Mathematics Stack Exchange is a question and answer site for people studying math at any level and professionals in related fields. Join them; it only takes a minute:

Sign up
Here's how it works:
  1. Anybody can ask a question
  2. Anybody can answer
  3. The best answers are voted up and rise to the top

I know ultrafinitists want to require not only that mathematical objects be constructible, but be constructible given finite resources (such as time).

So I wonder about something like the famous "Graham's number"

Graham's number.

It's used as (non-binding) upper constraint so—are ultrafinitists OK with it? If I said some combinatorial number is less than $\infty$ they would maybe agree with this also? Unless $\infty$ "doesn't make sense" because it would "take too long" to "make" the upper bound one is talking about.

A related question which is probably better attached here: What about the operator $\forall$? $\forall x$ can be translated into English in two ways:

  • "for all $x$", which paints a picture of "going around and getting each and every $x$",
  • or "for any $x$", which paints the picture of a "gate" and if something comes up to your gate, and it is an $x$, then let it through—no "gathering" or "rounding up" is necessary. Just "leave the instructions with the guard" and the problem is solved passively.

(The second interpretation also seems more consistent with requiring $\exists x$ in some "resource-constrained" sense. If $\not \exists x$, the gate guard would stand there his whole life and never let anyone through, whereas in the "for all" sense of $\forall$, we would wander around the universe forever, check every object, and never find an $x$.)

share|cite|improve this question
I predict that either B.M.S. or Asaf will answer this question and have it accepted. – Git Gud Mar 14 '13 at 18:56
I don't know much about ultrafinitism, but the constructivist understanding of $\forall x.\phi(x)$ is very consiously like your second suggestion: To prove $\forall x.\phi(x)$, we must give some explicit method which, given $x$, produces a proof that $\phi(x)$ holds. Or put another way, we must explain how that guy at the gate will be sure to let through every $x$ that comes his way. – MJD Mar 14 '13 at 19:17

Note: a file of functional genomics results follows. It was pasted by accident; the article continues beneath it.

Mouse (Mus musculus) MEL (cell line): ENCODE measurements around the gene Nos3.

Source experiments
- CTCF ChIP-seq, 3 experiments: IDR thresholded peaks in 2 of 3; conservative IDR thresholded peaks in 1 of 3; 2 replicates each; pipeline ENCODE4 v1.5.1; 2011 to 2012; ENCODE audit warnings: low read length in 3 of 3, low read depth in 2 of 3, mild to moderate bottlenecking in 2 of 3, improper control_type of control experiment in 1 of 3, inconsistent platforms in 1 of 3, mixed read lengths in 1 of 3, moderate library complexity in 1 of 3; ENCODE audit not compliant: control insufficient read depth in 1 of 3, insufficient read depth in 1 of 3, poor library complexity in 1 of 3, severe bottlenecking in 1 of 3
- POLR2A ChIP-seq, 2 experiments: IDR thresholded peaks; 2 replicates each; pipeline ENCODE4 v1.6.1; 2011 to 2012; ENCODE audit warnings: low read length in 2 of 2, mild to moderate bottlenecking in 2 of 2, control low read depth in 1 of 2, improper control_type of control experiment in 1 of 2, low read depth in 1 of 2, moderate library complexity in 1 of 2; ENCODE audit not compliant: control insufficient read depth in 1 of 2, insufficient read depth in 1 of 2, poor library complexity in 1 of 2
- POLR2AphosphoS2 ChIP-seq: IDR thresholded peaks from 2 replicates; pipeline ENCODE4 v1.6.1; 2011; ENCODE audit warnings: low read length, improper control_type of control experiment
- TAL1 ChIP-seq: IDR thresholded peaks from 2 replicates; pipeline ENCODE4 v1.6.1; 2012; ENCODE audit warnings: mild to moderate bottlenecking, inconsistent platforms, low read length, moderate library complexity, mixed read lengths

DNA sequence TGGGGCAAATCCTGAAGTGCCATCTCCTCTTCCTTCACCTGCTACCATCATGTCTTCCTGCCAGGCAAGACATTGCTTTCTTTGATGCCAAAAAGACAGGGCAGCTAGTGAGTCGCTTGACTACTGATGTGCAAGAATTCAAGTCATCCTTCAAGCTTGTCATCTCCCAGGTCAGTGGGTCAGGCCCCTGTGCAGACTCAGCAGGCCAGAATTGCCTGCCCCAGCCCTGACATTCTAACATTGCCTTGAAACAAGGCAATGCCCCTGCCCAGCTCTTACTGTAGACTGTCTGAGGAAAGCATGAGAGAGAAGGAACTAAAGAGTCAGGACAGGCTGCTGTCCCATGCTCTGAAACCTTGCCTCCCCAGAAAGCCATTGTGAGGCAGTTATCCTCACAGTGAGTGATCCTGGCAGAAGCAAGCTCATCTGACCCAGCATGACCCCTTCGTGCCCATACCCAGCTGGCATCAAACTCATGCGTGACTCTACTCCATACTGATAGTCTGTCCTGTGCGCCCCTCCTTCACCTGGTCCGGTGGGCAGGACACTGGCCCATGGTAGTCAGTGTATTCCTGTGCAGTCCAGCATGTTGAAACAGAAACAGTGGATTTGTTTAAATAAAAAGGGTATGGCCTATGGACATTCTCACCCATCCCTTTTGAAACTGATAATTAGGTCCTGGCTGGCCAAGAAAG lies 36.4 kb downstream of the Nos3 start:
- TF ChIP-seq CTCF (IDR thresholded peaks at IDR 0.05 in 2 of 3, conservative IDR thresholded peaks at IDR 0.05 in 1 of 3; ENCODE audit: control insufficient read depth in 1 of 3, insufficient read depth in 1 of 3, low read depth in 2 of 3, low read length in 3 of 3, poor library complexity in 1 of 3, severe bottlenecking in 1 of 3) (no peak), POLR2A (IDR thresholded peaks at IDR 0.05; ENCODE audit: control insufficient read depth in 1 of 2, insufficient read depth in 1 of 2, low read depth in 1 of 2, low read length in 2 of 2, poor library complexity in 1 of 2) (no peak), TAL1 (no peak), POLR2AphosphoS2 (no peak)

The first thing you said, "going around and getting all of the $x$", sounds to me much more like set comprehension than like quantification. Set comprehension has historically been a thorny issue, for just these sorts of reasons: perhaps $\phi$ is a perfectly good predicate, but does that really mean you can go around and get all the $x$ such that $\phi(x)$ holds? Standard set theory says no, not in general. – MJD Mar 14 '13 at 19:19
@MJD Thanks for the interesting responses. Are you suggesting AoC type problems occur with set comprehensions? I didn't quite follow that part. (I guess there must be a reason why $\forall x, \phi (x)$ isn't the same as $\{x | \forall x, \phi(x) \}$?) – isomorphismes Mar 14 '13 at 23:18
I'm not sure what you mean by AoC problems; I didn't say anything about the axiom of choice. The kind of set comprehension problem I had in mind is that even if $\phi(x)$ is a straightforward predicate like $x\notin x$, one must be very cautious about claiming that there is a set $\{ y\mid \phi(y)\}$, because sometimes there isn't. – MJD Apr 1 '13 at 4:06
up vote 1 down vote accepted

Ultrafinitists do not even believe in unlimited exponentiation ( so, much less in hyperoperators!

share|cite|improve this answer

Your Answer


By posting your answer, you agree to the privacy policy and terms of service.

Not the answer you're looking for? Browse other questions tagged or ask your own question.